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Prediction of Pressure Amplitudes of Self-Excited Thermoacoustic Instabilities for a Partially Premixed Swirl-Flame

[+] Author Affiliations
Bernhard Ćosić, Jonas P. Moeck, Christian Oliver Paschereit

Technische Universität Berlin, Berlin, Germany

Paper No. GT2013-94160, pp. V01AT04A007; 11 pages
doi:10.1115/GT2013-94160
From:
  • ASME Turbo Expo 2013: Turbine Technical Conference and Exposition
  • Volume 1A: Combustion, Fuels and Emissions
  • San Antonio, Texas, USA, June 3–7, 2013
  • Conference Sponsors: International Gas Turbine Institute
  • ISBN: 978-0-7918-5510-2
  • Copyright © 2013 by ASME

abstract

The prediction of the limit-cycle amplitude of thermoacoustically unstable practical gas turbine combustion systems remains a challenge for the gas turbine industry. The present study uses an experimentally obtained Flame Describing Function (FDF) for the determination of the thermoacoustic oscillation frequency and amplitude. In contrast to other studies, which investigated perfectly premixed laminar or marginally turbulent flames, this study deals with a highly turbulent swirl flame with spatial and temporal fuel–air unmixedness in an order of practical interest. A partially premixed swirl-stabilized flame is investigated at a Reynolds number of approximately 35 000. The Multi-Microphone-Method is used to determine the amplitude dependent transfer function of the flame as well as the transfer function of the burner and the acoustic response of the boundary conditions. The results are compared to OH* chemiluminescence measurements, which show a significant deviation in terms of the flame transfer function gain due to equivalence ratio fluctuations. The measured transfer functions are incorporated into a thermoacoustic modeling framework to determine frequency and amplitude of the self-excited limit cycle oscillation. Measurements were made for various lengths of the exhaust gas tube to verify the results for different frequencies and amplitudes. Good agreement is found for the entire range of combustor lengths investigated. The error between model and experimental results is thoroughly assessed.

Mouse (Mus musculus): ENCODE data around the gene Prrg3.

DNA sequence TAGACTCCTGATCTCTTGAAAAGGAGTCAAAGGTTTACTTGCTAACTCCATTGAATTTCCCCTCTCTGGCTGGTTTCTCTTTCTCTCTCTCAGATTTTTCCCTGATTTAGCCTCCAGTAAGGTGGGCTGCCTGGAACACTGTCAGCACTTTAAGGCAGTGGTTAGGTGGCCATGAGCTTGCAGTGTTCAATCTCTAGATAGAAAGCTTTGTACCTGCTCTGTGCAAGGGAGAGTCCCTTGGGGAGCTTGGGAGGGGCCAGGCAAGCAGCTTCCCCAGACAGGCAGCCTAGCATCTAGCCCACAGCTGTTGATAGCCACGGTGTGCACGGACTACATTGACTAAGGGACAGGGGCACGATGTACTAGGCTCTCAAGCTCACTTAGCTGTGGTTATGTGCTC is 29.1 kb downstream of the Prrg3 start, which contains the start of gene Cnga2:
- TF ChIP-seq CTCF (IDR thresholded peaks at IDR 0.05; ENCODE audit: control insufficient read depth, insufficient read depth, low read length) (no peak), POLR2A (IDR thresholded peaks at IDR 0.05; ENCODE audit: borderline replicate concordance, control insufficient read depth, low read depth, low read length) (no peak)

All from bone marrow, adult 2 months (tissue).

Copyright © 2013 by ASME
Topics: Pressure , Flames

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